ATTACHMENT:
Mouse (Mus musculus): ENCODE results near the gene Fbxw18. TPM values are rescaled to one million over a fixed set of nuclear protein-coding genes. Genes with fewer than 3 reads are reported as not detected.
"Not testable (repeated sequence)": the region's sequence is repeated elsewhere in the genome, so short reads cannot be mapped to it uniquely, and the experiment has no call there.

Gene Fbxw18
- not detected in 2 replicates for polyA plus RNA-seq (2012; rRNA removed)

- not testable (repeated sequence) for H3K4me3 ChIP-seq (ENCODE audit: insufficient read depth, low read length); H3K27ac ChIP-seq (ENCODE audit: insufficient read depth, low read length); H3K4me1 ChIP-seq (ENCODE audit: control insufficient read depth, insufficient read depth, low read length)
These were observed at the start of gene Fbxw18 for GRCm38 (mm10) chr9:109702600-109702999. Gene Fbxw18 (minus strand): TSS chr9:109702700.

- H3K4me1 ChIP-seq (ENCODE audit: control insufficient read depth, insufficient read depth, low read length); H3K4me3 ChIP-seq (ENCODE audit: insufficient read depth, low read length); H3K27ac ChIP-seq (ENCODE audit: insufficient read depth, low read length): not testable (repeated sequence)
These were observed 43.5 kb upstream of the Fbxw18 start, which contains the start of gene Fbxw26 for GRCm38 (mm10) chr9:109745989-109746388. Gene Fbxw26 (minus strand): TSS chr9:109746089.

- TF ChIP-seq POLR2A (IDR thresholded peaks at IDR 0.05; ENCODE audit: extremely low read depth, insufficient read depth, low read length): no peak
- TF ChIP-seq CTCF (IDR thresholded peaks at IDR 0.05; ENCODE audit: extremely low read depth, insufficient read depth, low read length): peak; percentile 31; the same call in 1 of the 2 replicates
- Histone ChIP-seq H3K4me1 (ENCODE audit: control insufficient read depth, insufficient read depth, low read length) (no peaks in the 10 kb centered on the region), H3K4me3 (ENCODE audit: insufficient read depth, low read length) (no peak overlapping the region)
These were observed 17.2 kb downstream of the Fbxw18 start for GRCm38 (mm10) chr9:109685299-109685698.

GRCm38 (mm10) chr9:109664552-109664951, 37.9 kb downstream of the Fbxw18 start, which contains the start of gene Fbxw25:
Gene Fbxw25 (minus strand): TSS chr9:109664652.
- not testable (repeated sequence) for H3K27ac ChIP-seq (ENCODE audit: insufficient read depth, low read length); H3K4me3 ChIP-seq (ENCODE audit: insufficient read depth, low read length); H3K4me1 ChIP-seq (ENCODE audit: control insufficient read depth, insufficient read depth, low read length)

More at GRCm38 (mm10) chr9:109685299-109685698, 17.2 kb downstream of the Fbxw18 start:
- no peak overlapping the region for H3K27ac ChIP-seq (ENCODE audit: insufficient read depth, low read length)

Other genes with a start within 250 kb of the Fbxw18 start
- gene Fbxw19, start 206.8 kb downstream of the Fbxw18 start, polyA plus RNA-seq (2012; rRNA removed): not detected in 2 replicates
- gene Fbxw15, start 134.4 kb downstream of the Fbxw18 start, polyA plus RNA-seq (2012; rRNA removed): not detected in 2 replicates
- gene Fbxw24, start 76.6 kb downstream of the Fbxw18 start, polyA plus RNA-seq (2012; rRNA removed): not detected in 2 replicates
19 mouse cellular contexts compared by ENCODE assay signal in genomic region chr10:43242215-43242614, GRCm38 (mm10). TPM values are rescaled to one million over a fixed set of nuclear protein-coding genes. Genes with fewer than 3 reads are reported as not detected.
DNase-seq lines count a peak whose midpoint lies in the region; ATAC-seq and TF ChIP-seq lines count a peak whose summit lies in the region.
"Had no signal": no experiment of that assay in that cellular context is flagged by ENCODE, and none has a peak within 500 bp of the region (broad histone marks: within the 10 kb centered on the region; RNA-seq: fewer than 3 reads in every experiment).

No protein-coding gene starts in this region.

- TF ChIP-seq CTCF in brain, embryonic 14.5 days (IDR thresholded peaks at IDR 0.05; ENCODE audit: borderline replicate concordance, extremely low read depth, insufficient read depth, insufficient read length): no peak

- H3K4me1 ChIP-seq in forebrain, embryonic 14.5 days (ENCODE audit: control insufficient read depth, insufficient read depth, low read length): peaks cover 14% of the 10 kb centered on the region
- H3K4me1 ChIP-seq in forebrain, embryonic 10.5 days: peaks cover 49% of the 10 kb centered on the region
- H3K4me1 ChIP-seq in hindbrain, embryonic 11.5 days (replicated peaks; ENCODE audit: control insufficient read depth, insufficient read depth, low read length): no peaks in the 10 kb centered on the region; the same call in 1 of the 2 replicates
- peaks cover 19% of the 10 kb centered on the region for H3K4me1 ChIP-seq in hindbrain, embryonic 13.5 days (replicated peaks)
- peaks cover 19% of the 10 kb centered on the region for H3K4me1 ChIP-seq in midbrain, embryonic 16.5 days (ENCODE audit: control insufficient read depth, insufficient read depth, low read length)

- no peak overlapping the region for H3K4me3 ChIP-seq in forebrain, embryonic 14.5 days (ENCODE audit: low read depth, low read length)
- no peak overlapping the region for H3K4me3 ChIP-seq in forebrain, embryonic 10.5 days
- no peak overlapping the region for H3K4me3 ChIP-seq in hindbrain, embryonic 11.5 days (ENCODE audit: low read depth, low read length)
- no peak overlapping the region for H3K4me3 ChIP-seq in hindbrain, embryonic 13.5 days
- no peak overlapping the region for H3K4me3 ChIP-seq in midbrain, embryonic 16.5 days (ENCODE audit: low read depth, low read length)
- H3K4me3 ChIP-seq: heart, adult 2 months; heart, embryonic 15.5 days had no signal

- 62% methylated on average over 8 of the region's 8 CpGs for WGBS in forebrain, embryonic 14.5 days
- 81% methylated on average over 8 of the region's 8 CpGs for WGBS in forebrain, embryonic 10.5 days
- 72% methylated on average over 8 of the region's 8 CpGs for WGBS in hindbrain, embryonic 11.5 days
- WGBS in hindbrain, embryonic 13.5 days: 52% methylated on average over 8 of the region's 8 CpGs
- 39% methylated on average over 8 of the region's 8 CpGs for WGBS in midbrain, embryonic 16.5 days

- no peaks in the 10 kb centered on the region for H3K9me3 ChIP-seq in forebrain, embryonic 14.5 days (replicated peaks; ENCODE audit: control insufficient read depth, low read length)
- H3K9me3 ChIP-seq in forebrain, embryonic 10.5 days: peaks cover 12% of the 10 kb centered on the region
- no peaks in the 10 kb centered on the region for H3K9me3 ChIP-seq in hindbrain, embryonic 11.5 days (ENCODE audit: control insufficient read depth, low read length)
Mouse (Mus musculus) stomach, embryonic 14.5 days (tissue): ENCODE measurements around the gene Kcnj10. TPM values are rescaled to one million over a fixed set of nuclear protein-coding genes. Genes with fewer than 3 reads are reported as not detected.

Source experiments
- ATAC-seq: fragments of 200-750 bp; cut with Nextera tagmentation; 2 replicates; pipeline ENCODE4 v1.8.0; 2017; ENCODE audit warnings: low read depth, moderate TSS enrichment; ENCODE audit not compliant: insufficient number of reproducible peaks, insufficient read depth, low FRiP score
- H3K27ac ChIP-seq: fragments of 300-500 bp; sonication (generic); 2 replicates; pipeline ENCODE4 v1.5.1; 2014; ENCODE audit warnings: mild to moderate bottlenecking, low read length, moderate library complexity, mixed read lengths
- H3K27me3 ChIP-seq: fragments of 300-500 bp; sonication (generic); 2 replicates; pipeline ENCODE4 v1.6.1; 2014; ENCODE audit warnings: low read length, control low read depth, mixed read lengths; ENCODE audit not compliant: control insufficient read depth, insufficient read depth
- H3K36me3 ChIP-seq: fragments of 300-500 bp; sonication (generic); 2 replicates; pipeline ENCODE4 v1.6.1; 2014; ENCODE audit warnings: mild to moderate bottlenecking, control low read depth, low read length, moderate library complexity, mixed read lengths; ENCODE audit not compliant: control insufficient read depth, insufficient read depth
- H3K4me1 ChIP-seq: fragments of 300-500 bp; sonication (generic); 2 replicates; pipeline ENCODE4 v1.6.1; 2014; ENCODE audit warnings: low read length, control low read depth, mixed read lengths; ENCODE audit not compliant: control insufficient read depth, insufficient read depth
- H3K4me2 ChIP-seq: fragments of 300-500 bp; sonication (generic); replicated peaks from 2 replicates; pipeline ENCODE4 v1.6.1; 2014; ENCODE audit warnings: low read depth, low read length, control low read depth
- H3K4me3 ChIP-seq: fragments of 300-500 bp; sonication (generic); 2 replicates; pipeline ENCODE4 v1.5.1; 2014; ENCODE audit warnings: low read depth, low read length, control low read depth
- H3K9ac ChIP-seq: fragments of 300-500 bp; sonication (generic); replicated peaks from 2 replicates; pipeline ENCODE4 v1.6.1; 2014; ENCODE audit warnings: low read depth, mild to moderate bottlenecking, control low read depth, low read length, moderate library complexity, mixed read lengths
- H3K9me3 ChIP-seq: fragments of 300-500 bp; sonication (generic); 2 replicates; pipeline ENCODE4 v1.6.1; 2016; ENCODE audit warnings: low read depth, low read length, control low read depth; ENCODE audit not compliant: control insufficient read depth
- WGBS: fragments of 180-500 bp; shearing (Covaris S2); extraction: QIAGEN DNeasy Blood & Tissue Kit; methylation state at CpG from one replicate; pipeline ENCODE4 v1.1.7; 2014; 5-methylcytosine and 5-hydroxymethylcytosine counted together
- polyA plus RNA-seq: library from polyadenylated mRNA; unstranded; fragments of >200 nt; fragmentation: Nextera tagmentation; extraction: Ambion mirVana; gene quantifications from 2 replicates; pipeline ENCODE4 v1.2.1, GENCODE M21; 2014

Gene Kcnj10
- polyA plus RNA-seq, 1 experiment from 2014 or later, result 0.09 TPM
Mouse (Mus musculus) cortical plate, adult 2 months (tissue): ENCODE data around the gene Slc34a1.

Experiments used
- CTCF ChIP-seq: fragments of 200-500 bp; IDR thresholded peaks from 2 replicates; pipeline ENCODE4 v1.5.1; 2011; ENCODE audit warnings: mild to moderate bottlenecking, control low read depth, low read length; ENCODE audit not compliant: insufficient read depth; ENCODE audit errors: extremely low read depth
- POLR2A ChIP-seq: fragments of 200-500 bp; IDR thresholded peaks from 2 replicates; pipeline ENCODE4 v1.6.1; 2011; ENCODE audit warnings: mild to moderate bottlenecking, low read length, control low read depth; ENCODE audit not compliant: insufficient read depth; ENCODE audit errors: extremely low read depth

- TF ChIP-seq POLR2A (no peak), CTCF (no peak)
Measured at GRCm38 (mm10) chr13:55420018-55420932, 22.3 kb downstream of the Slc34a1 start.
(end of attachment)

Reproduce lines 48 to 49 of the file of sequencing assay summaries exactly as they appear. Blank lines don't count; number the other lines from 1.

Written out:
- ATAC-seq: fragments of 200-750 bp; cut with Nextera tagmentation; 2 replicates; pipeline ENCODE4 v1.8.0; 2017; ENCODE audit warnings: low read depth, moderate TSS enrichment; ENCODE audit not compliant: insufficient number of reproducible peaks, insufficient read depth, low FRiP score
- H3K27ac ChIP-seq: fragments of 300-500 bp; sonication (generic); 2 replicates; pipeline ENCODE4 v1.5.1; 2014; ENCODE audit warnings: mild to moderate bottlenecking, low read length, moderate library complexity, mixed read lengths